In a video made in connection with A Pound of Pictures, his book from MACK and accompanying exhibition, Alec Soth talks about his process for working on the series. Soth explores “the different ways in which photographs live in the world,” as objects that reflect “the desire to memorialize life.” Soth also describes his approach to deciding what to photograph, by paying attention to what attracts him to certain scenes and subjects. Learn more: https://fraenkelgallery.com/exhibitions/alec-soth-a-pound-of-pictures
For the second year running the skies in Melbourne have been far more photographic and overcast than I remember in summer.
I really exploited this in the quiet period from when I started my holidays to the new year. Many construction sites are closed at this time of year. This makes it even easier to photograph these places. I have shot more than 3 rolls of 120 film and about 20 sheets of 5×4 film. The results at this point seem pleasing.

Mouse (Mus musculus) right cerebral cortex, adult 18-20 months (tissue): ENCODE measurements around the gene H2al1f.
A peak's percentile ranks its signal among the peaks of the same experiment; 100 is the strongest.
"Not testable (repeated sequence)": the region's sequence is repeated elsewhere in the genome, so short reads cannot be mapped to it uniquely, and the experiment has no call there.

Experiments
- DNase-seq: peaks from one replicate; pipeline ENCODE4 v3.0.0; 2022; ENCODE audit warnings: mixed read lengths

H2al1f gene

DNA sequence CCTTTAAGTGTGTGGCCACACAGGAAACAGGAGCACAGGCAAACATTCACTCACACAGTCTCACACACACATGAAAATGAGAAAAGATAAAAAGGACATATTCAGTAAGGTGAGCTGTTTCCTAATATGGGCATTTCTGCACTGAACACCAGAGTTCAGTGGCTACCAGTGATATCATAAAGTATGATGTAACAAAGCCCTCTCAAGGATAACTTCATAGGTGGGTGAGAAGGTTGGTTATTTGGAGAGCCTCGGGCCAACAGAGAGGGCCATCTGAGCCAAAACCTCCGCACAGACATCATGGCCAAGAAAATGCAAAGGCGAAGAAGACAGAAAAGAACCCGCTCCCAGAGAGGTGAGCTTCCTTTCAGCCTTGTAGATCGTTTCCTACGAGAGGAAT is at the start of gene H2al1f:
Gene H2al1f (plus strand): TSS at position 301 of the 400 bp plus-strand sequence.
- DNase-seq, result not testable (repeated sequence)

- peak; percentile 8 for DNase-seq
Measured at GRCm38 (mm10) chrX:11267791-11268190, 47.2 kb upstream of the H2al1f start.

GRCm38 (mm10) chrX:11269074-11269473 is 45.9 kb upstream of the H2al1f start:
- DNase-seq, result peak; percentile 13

This year I didn’t borrow a digital DSLR from work so the only digital files I’m making are using my iPhone.
These are the images I’m adding to this post. I also used the quiet time to scout a few possible locations moving forward. I’m very interested in the infrastructure projects going on right now all around Melbourne. In particular I’m interested in the ones that are close to me ie the inner west.
These are going to change the fabric of these suburbs. For better or worse I don’t know. But change they will and I’m trying to capture as much as I can, while I can.
Eight years after I began making the same picture on each day I was at work. Always at 8:30. Always from the same position. The project has now ended.
The changes in the scene that were most notable, were the weather. Others included the tree.
Often the picture made at 8:30 in no way reflected the weather for that day either before or after 8:30. Which isn’t reflected in the imagery itself.